Texas Judge Orders Lesbian Couple to Split, Cites Morality Clause in Divorce Papers
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A lesbian couple in Texas is forbidden to live together because the law does not allow their marriage. A judge ordered the couple to split last month at a divorce hearing for one of the women, and cited a common morality clause forbidding a divorced parent from having a romantic partner spend the night while children are home. Marriage voids the legal provision, but for a lesbian couple in Texas, there is no such option.
The Dallas Morning News reported that in a divorce hearing last month for Carolyn and Joshua Compton, Collin County District Judge John Roach Jr. enforced the terms detailed in their 2011 divorce papers. He ordered Carolyn Compton’s partner, Page Price, to move out of the home they shared with the Comptons’ two daughters, ages 10 and 13. The judge gave Price 30 days to find another place to live.
Paul Key said his client, Joshua Compton, wanted the clause enforced for his kids’ benefit.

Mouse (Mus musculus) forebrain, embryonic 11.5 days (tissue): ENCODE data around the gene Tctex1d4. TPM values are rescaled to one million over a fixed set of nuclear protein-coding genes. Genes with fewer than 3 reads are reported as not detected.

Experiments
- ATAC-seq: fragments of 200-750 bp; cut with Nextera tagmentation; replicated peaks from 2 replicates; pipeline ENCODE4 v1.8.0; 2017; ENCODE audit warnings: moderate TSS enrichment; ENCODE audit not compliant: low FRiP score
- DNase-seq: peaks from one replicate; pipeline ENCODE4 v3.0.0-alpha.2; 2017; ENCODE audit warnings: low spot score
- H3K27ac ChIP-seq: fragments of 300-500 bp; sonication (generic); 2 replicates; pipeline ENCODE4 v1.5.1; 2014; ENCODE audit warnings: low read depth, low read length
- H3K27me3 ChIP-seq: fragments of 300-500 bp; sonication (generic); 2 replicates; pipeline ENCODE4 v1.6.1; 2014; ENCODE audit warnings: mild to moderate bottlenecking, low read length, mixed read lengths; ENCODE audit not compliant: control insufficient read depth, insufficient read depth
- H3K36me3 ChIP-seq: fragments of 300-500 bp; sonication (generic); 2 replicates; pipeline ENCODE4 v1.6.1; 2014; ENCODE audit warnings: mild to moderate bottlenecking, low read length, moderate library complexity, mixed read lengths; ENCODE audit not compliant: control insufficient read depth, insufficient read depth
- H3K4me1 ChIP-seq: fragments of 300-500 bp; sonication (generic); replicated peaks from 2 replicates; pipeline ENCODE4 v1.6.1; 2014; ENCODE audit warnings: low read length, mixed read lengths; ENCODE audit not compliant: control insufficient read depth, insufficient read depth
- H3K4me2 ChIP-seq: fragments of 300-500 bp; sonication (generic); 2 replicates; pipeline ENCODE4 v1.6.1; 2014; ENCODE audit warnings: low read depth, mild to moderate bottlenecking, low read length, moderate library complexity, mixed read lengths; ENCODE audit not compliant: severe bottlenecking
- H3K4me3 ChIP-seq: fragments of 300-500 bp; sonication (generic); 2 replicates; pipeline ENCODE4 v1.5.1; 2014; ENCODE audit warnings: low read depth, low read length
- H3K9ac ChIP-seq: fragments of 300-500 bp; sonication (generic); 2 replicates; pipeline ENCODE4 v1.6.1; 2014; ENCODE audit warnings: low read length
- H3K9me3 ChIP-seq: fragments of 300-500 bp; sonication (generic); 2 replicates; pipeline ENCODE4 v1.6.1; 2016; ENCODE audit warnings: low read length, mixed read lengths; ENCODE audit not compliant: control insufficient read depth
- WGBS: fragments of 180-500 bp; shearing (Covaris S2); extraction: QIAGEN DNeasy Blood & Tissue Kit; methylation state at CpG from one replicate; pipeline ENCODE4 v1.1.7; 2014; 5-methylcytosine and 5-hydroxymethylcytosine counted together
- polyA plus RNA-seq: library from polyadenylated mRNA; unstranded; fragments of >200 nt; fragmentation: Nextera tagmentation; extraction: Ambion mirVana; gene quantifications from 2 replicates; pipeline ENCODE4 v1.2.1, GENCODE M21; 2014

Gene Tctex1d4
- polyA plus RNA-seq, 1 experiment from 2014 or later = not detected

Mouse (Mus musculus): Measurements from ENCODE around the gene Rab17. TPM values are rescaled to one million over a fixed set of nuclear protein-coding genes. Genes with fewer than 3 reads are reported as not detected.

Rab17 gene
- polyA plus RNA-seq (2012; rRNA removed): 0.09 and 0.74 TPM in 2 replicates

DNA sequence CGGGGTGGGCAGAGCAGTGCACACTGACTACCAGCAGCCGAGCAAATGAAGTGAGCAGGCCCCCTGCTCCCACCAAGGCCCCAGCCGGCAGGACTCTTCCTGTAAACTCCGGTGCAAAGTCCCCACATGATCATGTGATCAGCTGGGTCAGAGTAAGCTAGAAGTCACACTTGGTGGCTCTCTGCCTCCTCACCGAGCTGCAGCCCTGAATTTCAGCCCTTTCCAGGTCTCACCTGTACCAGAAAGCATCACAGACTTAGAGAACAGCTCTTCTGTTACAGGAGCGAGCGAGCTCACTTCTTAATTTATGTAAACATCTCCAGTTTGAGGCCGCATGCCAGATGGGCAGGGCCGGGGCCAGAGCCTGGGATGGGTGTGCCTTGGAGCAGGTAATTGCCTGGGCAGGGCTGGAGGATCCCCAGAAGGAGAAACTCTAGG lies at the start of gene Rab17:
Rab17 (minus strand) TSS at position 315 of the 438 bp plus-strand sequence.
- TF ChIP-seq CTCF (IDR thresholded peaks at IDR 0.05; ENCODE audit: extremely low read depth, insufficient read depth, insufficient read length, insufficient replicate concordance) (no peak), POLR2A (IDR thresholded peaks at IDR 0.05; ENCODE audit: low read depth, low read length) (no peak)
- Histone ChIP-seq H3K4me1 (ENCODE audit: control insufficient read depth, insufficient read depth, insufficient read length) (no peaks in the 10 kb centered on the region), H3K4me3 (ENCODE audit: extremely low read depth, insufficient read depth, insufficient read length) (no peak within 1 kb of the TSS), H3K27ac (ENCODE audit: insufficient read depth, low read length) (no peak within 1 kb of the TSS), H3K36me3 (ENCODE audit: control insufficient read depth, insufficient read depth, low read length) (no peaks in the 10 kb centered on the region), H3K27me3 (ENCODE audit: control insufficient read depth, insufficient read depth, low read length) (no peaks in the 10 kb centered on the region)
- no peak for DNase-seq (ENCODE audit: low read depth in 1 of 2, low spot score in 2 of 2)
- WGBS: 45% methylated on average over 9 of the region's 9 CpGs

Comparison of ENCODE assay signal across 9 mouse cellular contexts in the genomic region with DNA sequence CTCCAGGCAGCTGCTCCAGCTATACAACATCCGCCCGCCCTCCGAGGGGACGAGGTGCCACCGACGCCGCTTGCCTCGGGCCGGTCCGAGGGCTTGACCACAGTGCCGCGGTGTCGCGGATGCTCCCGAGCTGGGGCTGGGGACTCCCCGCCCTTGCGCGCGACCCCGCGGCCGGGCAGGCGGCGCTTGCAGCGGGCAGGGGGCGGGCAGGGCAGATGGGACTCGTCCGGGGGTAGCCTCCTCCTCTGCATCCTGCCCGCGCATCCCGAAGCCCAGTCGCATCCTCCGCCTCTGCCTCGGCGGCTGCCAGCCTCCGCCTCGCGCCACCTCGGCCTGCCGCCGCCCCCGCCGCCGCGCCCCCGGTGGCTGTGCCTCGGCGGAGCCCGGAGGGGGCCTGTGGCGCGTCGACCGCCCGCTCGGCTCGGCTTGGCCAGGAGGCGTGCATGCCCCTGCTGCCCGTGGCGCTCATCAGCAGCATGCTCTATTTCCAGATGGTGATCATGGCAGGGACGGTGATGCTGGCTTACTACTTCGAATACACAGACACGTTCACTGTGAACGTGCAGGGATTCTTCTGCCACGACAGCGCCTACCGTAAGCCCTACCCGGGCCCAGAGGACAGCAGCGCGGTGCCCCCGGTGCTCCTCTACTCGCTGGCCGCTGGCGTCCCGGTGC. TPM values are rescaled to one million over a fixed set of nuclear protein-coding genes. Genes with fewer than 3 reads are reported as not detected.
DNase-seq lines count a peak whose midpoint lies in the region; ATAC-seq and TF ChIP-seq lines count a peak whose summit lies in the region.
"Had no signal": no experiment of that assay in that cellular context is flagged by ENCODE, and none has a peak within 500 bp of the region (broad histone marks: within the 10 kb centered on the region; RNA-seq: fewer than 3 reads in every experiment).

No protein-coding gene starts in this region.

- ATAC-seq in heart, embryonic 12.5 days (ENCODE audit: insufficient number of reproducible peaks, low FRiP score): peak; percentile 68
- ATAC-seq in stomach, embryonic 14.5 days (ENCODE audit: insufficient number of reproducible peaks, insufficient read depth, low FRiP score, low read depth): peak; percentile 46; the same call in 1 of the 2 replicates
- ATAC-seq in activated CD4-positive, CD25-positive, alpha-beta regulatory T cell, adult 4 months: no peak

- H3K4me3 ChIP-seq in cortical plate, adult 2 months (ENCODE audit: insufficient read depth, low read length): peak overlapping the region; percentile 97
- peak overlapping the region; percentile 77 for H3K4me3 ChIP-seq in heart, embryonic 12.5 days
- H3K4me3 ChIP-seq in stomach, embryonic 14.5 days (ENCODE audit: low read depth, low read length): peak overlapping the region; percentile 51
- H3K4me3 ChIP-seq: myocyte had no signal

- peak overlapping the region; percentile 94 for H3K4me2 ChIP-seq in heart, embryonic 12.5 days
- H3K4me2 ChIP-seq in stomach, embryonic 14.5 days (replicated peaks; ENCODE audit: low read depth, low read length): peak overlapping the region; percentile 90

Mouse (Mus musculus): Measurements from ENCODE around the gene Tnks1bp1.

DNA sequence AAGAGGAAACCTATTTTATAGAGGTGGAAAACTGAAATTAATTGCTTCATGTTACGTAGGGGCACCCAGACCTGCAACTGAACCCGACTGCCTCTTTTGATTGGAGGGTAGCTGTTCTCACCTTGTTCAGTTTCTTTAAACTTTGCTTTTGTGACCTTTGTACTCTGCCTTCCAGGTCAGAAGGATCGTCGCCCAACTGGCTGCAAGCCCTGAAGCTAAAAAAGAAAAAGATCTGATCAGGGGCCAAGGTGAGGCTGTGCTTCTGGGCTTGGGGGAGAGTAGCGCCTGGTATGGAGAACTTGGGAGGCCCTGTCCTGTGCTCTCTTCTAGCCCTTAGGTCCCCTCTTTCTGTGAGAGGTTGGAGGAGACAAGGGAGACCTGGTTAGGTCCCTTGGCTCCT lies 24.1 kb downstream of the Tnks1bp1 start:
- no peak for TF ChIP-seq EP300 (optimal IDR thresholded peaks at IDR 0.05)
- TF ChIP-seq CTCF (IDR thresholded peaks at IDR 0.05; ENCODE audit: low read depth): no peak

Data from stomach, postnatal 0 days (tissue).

“The fact that they can’t get married in Texas is a legislative issue,” Key said. “It’s not really our issue.”
It is, however, his -- “our” -- issue. As the couple said in a statement, the clause “is a burden on parents, regardless of their sexual orientation, that takes away and unreasonably limits their ability to make parental decisions of whom their children may be around and unreasonably limits what the United State Supreme Court has identified as the liberty of thought, belief and expression.”
Judge Roach denied that the clause targets same-sex couples, saying the language is gender neutral.
“It’s a general provision for the benefit of the children,” he said, blatantly denying the fact that only straight couples can get out of it by marrying.
Page Price and Carolyn Compton said in a statement that the clause is unconstitutional, but that they would comply with the order “even though it will be disruptive to their family and has the potential of being harmful to the children.”
The order is applied to every divorce case filed in Collin County, Texas, and remains at play while the divorce is pending. The Clause was also added to the Comptons' final divorce decree, with no expiration date. That means Compton, should she continue to date women, may never be allowed a live-in partner.
Kristen Gwynne is an associate editor and drug policy reporter at AlterNet. Follow her on Twitter: @KristenGwynne